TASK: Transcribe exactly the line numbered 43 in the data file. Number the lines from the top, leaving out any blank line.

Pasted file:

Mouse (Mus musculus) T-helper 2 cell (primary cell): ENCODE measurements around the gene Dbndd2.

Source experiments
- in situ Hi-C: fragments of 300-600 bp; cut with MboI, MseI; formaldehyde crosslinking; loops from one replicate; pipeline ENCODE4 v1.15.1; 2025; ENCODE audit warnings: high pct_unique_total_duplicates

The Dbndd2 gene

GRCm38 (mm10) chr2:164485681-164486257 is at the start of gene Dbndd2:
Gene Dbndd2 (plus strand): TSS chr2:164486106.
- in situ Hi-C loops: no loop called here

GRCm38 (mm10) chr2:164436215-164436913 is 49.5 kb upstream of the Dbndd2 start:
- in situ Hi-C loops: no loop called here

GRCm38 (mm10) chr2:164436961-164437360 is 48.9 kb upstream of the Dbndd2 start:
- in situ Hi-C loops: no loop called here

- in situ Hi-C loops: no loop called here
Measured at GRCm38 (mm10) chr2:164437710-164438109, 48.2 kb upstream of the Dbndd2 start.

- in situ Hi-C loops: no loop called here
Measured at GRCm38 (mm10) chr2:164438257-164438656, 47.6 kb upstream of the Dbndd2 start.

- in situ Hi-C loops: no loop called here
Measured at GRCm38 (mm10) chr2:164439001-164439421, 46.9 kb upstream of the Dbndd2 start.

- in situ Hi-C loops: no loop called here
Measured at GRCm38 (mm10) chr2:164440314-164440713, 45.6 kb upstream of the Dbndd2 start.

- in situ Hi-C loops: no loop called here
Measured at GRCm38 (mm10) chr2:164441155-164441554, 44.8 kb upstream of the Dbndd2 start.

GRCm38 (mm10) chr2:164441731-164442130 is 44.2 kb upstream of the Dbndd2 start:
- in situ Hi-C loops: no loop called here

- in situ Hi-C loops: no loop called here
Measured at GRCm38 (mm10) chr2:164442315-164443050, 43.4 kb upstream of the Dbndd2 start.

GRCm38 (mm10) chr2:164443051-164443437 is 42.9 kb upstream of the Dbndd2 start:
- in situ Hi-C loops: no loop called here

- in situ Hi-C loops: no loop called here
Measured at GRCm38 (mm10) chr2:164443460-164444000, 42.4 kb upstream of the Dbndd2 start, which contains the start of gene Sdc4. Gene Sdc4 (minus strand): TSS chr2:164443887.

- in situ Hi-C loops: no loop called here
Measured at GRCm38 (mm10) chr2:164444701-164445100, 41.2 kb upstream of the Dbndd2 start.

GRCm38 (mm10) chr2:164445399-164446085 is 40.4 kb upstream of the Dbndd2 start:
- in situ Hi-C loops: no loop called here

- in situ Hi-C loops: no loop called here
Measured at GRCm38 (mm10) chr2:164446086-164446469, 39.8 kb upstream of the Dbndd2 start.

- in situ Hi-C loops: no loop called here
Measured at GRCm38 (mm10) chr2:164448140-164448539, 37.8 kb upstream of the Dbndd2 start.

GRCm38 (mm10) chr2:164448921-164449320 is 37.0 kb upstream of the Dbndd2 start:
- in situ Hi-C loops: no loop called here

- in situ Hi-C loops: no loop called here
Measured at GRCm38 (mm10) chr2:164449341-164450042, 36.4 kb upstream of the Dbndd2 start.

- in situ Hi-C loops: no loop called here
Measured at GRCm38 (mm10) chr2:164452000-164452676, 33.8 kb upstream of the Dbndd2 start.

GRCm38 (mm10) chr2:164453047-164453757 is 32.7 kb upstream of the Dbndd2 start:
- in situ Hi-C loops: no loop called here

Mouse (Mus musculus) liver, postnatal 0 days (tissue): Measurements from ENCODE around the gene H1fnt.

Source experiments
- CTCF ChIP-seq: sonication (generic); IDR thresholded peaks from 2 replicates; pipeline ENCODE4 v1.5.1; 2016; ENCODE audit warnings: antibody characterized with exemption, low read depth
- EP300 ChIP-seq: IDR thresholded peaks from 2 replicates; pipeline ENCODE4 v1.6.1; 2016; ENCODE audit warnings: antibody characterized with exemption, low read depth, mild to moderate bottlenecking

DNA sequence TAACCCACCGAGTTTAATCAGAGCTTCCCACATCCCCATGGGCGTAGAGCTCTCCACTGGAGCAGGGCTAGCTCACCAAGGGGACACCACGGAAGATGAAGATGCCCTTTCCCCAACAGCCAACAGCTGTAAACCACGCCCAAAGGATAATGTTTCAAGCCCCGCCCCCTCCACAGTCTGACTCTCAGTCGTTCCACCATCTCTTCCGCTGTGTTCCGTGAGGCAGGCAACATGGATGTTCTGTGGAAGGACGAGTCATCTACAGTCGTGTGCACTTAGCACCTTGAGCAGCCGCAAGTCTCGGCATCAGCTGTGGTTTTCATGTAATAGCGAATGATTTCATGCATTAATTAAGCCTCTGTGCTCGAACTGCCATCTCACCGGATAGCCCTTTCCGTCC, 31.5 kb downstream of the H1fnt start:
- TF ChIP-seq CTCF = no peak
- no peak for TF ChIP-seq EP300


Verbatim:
Measured at GRCm38 (mm10) chr2:164452000-164452676, 33.8 kb upstream of the Dbndd2 start.